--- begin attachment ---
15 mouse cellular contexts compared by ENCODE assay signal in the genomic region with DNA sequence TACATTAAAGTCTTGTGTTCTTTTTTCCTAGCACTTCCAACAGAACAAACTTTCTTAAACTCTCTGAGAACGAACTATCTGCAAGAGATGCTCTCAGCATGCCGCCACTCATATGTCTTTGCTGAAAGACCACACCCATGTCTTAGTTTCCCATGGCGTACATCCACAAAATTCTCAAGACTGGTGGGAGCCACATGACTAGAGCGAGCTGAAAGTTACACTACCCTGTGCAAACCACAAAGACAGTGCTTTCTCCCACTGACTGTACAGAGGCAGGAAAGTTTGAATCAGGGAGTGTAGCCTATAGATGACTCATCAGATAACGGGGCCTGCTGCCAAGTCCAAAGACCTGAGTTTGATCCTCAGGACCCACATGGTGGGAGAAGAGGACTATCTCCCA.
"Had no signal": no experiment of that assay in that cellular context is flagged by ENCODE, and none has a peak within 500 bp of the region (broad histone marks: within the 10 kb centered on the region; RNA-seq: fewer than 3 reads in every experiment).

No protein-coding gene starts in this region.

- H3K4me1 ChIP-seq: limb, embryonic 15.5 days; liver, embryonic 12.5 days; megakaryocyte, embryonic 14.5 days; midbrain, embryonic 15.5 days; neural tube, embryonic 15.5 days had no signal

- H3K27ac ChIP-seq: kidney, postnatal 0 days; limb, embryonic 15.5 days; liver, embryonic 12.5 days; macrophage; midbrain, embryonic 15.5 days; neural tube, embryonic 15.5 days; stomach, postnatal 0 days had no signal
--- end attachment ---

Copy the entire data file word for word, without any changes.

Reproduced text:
15 mouse cellular contexts compared by ENCODE assay signal in the genomic region with DNA sequence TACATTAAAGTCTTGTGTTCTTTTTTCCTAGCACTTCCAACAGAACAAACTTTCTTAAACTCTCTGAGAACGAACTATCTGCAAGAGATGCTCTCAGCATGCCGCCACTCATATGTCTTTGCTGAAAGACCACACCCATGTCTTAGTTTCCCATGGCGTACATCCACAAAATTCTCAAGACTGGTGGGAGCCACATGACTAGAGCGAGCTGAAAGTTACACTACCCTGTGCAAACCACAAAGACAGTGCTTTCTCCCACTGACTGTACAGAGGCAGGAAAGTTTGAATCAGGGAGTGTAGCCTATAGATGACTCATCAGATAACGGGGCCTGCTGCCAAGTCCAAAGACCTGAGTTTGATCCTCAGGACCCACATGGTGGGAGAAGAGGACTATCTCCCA.
"Had no signal": no experiment of that assay in that cellular context is flagged by ENCODE, and none has a peak within 500 bp of the region (broad histone marks: within the 10 kb centered on the region; RNA-seq: fewer than 3 reads in every experiment).

No protein-coding gene starts in this region.

- H3K4me1 ChIP-seq: limb, embryonic 15.5 days; liver, embryonic 12.5 days; megakaryocyte, embryonic 14.5 days; midbrain, embryonic 15.5 days; neural tube, embryonic 15.5 days had no signal

- H3K27ac ChIP-seq: kidney, postnatal 0 days; limb, embryonic 15.5 days; liver, embryonic 12.5 days; macrophage; midbrain, embryonic 15.5 days; neural tube, embryonic 15.5 days; stomach, postnatal 0 days had no signal